- The treatment will be available to any non-dom who was not born in the UK with a UK domicile of origin.
Offshore trusts and CGT
- Where a trust was set up by an individual prior to becoming deemed domiciled in the UK, the settlor will be protected from the CGT settlor charge provisions. However, if the settlor (including spouse and minor children) receive any benefits from the trust then the protection will not apply.
- UK resident beneficiaries who receive capital payments or benefits from a non-resident trust or underlying entity, and who are deemed-domiciled, will be subject to CGT under the beneficiary charge, regardless of where the benefits are received.
- Settlors who become deemed-domiciled will not be taxed under the beneficiary charge. Their trusts will either not be protected, in which case they would be liable for all gains or, if the trust is protected, it will lose its protection once a benefit is paid out to them, their spouse or minor children resulting in the settlor being taxed on all gains arising.
Offshore trusts and income tax
- The income tax settlements legislation will not apply to a deemed-domiciled settlor on foreign income arising to a non-resident trust which was set up before the settlor became deemed-domiciled. However, if the settlor receives a distribution of relevant foreign income arising in a year when the settlor was non-domiciled and the trust was protected that distribution will be taxed on the settlor to the extent that it can be matched against relevant foreign income.
- Similar changes will be necessary to partially dis-apply the part of the Transfer of Assets abroad legislation. Foreign source income will be not assessable on an arising basis, but instead the transferor will be liable to income tax on any worldwide benefits received. If the settlor, their spouse, minor children or other relevant person receive any benefits, the trust will still be protected but the distribution will be taxed on the settlor to the extent that it can be matched against relevant foreign income arising in that year.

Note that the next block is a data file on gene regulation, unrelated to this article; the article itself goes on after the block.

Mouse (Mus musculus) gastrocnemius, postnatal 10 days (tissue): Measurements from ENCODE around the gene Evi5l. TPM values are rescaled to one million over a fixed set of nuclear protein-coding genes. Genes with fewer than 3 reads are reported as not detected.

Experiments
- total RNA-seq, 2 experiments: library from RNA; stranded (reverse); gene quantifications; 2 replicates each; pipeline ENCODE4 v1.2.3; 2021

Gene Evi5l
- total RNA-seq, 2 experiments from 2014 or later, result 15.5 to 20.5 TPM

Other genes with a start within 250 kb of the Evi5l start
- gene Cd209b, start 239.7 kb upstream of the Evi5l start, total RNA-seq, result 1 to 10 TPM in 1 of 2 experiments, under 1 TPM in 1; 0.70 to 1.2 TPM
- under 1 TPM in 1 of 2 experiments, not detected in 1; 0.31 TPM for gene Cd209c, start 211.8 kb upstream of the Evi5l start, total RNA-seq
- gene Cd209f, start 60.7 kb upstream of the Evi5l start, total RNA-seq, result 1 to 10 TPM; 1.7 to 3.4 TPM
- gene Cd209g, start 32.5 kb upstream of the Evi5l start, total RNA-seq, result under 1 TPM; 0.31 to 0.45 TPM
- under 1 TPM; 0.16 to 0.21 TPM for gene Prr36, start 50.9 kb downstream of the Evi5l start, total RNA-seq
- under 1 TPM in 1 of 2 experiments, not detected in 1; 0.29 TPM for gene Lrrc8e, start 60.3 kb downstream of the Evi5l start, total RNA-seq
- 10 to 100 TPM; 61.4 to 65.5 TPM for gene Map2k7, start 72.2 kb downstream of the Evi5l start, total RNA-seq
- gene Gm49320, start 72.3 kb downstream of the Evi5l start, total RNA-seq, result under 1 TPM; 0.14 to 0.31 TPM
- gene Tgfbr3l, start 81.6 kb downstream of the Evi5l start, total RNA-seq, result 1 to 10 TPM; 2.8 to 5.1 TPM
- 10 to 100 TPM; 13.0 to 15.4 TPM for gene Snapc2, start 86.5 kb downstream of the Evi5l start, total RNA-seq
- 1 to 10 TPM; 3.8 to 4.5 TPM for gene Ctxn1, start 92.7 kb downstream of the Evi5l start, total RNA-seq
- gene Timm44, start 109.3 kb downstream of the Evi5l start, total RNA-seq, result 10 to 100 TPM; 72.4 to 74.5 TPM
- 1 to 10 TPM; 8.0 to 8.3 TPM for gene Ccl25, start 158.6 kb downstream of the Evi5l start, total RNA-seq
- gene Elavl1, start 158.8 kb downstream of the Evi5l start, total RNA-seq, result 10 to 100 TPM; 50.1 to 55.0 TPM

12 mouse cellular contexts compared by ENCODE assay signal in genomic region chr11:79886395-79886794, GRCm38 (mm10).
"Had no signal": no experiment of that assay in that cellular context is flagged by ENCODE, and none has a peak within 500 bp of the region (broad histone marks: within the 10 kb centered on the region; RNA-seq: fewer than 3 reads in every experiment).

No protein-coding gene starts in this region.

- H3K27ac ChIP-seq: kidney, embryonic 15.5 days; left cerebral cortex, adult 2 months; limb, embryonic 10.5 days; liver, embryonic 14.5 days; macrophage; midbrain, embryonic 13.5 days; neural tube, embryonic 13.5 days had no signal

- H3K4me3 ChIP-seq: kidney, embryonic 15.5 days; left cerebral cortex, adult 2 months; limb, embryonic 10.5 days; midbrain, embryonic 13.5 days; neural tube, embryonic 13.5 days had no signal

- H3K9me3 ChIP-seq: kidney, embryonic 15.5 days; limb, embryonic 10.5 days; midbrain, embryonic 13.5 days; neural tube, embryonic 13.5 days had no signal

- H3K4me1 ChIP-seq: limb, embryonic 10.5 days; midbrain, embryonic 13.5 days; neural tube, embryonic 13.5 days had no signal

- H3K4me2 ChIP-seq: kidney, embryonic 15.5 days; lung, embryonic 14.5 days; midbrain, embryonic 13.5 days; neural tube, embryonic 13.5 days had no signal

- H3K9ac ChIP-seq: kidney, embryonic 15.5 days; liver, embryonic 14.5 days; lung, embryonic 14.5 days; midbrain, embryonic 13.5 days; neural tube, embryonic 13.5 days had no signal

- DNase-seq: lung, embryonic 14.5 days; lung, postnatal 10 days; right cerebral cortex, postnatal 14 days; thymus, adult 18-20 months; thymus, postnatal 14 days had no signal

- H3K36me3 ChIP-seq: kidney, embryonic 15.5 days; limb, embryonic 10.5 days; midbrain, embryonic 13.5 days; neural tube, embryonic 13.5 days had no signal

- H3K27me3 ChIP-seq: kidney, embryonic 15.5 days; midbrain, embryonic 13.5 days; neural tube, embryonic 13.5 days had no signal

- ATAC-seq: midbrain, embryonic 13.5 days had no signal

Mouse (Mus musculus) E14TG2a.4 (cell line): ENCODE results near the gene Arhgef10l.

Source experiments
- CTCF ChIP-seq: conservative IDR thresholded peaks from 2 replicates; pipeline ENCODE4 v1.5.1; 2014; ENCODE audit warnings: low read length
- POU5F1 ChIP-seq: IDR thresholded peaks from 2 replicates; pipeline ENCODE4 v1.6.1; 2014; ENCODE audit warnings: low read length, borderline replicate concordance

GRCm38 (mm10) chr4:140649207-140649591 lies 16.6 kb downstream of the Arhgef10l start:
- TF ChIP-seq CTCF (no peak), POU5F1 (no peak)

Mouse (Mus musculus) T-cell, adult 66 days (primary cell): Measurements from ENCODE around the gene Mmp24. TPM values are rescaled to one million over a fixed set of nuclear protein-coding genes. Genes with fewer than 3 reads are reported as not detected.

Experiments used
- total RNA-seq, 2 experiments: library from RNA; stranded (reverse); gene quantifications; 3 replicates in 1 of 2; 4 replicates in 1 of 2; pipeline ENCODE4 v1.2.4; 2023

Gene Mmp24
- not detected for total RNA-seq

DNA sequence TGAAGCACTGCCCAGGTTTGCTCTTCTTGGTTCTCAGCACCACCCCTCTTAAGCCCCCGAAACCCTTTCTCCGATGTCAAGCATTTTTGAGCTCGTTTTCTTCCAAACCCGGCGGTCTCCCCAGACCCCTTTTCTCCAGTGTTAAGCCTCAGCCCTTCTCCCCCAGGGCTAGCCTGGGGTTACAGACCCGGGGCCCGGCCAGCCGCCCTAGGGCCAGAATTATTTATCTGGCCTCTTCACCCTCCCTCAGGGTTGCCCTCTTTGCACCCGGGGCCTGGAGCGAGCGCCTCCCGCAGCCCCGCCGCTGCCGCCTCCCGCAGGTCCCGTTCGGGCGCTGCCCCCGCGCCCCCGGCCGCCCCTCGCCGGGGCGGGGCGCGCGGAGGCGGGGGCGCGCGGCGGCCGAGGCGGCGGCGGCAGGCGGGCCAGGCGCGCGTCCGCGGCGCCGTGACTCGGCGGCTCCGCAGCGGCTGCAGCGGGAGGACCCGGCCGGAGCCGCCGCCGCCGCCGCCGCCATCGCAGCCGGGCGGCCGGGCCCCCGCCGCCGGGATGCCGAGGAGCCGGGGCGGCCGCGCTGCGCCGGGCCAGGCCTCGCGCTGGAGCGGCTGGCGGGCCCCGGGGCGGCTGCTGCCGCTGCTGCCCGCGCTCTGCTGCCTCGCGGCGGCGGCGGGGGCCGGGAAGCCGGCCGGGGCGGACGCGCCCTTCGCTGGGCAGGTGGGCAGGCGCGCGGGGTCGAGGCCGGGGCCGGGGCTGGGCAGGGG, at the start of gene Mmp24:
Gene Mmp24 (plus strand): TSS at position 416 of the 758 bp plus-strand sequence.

- UK income will continue to be taxable on the settlor where the settlor has an interest in the structure.
- The protections detailed above will be lost if property is added once the settlor becomes deemed domiciled.
- The transitional rules introduced in 2008 (rebasing and exemption of pre 2008 capital gains or capita payments) will continue to apply to where the individual receiving the capital payment is deemed-domiciled but not where he was born in the UK with a UK domicile of origin.
Born in the UK with a UK domicile of origin
- The proposed reforms previously set out will not be amended therefore, amongst other things, the excluded property status of trusts set up by such individuals will be lost in years of UK residence. The one year grace period for IHT will not apply to the remittance basis generally.
It is anticipated that further detail will be included in the draft finance bill. More detailed analysis of these documents will be released in due course but please contact your usual KPMG contact should you wish to discuss the above.